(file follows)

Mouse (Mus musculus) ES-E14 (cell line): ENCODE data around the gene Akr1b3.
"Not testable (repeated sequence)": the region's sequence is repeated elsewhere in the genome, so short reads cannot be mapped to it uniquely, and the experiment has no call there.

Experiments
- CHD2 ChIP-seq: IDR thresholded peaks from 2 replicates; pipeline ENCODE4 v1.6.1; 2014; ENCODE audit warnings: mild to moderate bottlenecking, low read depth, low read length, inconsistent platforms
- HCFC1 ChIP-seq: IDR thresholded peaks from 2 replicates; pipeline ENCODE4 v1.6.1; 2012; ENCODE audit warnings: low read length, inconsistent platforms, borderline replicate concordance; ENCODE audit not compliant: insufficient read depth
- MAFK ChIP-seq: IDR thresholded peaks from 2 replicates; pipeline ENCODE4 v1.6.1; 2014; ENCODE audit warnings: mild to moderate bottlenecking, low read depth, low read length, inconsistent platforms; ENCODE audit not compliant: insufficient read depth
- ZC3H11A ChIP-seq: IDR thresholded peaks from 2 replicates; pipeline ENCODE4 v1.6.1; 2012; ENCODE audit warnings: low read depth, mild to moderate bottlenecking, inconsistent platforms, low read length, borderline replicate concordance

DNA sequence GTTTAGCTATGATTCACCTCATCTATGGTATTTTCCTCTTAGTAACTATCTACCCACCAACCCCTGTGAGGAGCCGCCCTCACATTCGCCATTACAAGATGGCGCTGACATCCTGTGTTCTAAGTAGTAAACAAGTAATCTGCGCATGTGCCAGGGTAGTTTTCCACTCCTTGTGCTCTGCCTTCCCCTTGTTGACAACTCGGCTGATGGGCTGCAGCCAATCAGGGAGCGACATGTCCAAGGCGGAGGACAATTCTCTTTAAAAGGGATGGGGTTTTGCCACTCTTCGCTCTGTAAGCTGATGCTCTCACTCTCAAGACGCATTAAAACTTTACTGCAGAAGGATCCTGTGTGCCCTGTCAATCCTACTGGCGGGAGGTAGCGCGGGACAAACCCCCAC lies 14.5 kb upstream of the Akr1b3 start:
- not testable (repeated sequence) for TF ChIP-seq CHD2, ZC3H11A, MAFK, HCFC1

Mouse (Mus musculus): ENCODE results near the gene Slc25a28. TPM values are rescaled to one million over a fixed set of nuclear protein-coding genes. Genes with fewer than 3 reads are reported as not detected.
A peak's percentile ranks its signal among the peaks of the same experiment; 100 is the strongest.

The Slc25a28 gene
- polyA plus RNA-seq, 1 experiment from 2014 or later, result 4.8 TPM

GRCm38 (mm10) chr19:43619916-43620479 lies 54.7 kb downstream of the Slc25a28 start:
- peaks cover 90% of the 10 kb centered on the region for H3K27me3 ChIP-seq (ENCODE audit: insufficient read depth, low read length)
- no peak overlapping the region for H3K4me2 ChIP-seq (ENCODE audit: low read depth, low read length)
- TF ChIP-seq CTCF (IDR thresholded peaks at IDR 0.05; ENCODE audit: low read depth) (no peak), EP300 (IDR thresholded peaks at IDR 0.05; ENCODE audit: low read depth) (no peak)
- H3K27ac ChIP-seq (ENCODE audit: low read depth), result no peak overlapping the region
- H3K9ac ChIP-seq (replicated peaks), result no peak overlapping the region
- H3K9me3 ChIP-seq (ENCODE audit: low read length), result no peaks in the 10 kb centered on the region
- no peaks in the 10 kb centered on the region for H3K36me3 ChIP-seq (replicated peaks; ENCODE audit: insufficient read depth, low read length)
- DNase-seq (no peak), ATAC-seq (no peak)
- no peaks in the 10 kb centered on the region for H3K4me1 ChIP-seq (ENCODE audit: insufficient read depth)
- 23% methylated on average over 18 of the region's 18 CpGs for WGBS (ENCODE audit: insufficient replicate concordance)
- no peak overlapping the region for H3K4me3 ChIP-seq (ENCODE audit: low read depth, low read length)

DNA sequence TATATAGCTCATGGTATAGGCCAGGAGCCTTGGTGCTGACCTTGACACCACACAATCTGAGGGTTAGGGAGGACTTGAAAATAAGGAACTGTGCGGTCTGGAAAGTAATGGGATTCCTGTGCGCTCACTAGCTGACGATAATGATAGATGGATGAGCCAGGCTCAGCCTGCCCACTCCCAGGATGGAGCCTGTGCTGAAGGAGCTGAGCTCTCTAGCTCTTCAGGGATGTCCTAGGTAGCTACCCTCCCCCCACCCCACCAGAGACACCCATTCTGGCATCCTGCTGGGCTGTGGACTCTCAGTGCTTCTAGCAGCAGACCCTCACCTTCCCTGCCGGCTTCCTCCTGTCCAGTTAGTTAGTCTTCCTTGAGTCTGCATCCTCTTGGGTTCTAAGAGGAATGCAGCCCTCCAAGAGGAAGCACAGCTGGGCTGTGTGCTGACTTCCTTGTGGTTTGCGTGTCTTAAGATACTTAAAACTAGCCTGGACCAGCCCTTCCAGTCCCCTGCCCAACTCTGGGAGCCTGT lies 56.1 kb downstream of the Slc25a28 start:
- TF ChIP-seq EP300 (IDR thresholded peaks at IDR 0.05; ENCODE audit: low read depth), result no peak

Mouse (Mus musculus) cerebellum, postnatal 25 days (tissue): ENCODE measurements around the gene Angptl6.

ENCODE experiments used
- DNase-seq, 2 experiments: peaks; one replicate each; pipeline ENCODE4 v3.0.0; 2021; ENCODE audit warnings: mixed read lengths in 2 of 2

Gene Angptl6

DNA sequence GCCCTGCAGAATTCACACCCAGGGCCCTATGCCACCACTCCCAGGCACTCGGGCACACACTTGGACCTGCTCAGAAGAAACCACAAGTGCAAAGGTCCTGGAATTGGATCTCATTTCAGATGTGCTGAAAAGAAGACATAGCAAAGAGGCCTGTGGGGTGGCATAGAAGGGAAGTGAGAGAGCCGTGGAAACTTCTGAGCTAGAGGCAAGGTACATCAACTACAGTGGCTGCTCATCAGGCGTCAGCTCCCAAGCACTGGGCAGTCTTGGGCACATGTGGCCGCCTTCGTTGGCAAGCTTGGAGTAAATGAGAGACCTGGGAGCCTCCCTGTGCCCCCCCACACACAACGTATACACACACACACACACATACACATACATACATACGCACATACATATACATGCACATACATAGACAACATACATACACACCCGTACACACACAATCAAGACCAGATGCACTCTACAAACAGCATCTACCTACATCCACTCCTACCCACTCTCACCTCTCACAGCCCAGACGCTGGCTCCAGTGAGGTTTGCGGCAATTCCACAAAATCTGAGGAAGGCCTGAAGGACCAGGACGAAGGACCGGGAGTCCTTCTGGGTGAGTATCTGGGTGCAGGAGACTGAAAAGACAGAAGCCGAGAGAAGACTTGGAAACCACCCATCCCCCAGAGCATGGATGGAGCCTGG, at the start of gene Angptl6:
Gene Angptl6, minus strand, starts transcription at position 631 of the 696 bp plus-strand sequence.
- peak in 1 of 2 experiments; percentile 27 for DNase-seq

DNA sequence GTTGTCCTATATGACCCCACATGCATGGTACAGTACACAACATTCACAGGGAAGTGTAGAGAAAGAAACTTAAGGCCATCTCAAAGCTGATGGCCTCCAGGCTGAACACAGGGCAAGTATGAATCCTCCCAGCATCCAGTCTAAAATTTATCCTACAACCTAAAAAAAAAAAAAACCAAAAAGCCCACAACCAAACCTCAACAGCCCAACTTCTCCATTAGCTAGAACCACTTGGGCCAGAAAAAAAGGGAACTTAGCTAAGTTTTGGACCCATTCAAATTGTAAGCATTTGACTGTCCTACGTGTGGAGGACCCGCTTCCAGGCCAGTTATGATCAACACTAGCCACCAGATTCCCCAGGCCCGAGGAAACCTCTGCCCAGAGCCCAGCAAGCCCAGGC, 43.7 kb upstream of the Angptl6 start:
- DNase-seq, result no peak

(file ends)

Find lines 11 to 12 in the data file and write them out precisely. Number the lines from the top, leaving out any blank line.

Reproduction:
A peak's percentile ranks its signal among the peaks of the same experiment; 100 is the strongest.

The Slc25a28 gene